Photo: Wojciech J. Miloch

A physicist in Antarctica

Plasma and space physicist Wojciech Miloch is on a month-long mission to Antarctica, to the Norwegian research stations Troll and Tor to set up and test new instruments. He is traveling with a bird researching colleague. Through a slow satellite phone line we receive reports from the field.

17. November 2022, Arrival at Troll

My self-imposed quarantine is over. For the last week I have been working mostly from home. When I was at the campus, everyone was surprised to see me wearing a face-mask. I had to test for Covid every second day before departure, then I was tested again at the airport in Oslo, and later on in Cape Town, where we had a stop-over. Any positive test would mean that the Antarctic adventure would be over before it even started. I would not be allowed to enter the plane. Fortunately, all tests were negative, and I could fly! Such a relief!

And here it was: about five hours after leaving Cape Town, we could see the Southern Ocean covered with icebergs and packed ice. I started to put on warm clothes, applied a wealthy amount of sunscreen, found my glasses, and then looked through the window. Here she was. Antarctica. The white ice-shelf was clearly demarking the continent. In front of us we could see Fimbulheimen, which are the mountains in the Dronning Maud Land. These nunataks bursting through the ice and reaching more than 3000 meters above the sea level keep the Antarctic ice plateau in place. They were closer and closer, and half an hour later, we started approach to the Norwegian Research Station Troll.

The landing was on a smooth icy runway, which is carefully maintained by the Troll station. As we landed and stepped on the ice, we were greeted by colleagues. Some of them, including the last overwintering team, were travelling back. Others were staying for the whole season. The plane quickly left Antarctica, and then some other small planes came to transport staff to other stations in the area. I took a car to the Troll station, which is located about 7 kilometers from the airfield on the slopes of a nunatak, a mountain surrounded by glacier and the blue ice. Both the glacier and the station are located at about 1200 meters over the sea level. The Antarctic glaciers are usually covered by snow, but where the winds are strong, the blue ice of the glacier is uncovered. One of such places is next to the Troll station. I will stay here in Antarctica until the next plane comes, that is for about one month.

The following morning, I climb the nearby mountain to visit our ionospheric observatory. I want to check the instruments, do their maintenance, and exchange some parts. It occurs to me that last time I was here was just before the start of the Covid pandemics. Some dust, a few scratches on the domes due to fierce winter storms, but otherwise, after some maintenance, our instruments are now healthy and can again collect data in the coming seasons. In the observatory we have now two all-sky-cameras for studying the southern lights, and the GNSS scintillation receiver for studying turbulent structures in the ionosphere.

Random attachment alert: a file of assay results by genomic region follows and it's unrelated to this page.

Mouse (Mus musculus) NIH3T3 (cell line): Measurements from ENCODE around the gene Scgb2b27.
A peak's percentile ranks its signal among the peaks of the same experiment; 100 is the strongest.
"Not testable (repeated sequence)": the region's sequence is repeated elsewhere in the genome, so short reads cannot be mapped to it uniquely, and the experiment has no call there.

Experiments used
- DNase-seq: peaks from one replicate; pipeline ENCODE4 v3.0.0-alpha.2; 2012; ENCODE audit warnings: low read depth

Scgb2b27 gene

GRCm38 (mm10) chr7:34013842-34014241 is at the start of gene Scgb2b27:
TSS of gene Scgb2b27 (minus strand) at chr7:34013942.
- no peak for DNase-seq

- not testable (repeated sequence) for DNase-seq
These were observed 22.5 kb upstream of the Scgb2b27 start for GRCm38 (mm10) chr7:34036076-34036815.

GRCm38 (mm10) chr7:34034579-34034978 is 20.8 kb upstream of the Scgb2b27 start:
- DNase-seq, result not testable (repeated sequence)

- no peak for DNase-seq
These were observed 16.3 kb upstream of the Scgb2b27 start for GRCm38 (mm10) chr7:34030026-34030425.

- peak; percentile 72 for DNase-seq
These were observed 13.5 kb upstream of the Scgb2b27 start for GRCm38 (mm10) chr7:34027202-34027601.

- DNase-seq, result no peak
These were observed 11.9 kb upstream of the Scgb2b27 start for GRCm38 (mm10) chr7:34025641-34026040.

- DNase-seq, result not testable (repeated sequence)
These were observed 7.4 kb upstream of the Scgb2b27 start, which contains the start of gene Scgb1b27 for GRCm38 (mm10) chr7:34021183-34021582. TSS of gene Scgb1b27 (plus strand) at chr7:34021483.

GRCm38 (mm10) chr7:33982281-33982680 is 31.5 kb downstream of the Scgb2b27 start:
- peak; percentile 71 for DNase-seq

Life at the station has its routine. We have breakfast at 6:30 AM, and then a short briefing, when the expedition leader informs us about tasks for each day. The technical staff is working hard until late hours, with some breaks for meals. The dinner is served at 7 PM, and it is always a treat. The chefs take wonderful care of our morale: the meals are fantastic and rich. This is very important, because working in Antarctica, in this cold and dry environment, lower pressure at higher altitudes, and often strong winds, requires a lot of energy.

Right after arrival, together with my colleagues, we have a safety course, which is required for activities in the field. In the middle of the glacier I rappel down into the crevasse. I cannot see its bottom, and it is narrowing and becoming darker beneath. It is quite cold inside, but finally there is no wind. Around me there are delicate ice-crystals, a beautiful piece of art created by nature.

Finally, my colleagues are pulling me out from the crevasse. I hear the jingle of ice crystals that I unfortunately destroy on my way up. A few minutes later I am safe on the ice. After a short break, it is now my turn to save my colleagues from the inside of the glacier. It is not easy, and only after using tricks that we know from the course in mechanics, with the help of a few wheels, I am able to pull up my colleague. We then have a long first aid course, to learn skills that might be useful in the field. Finally, we prepare food, ice for the drinking water, clothes, scientific and safety equipment and are ready to travel.

We will travel to the field station Tor, which is about 100 kilometers east from Troll. We plan that the journey will take the whole day. Together with my colleague, I will spend the next few weeks at Tor. There I will set up and test new instrument as a part of our ionospheric observing network.

Best regards from Antarctica!

Wojciech J. Miloch, Department of Physics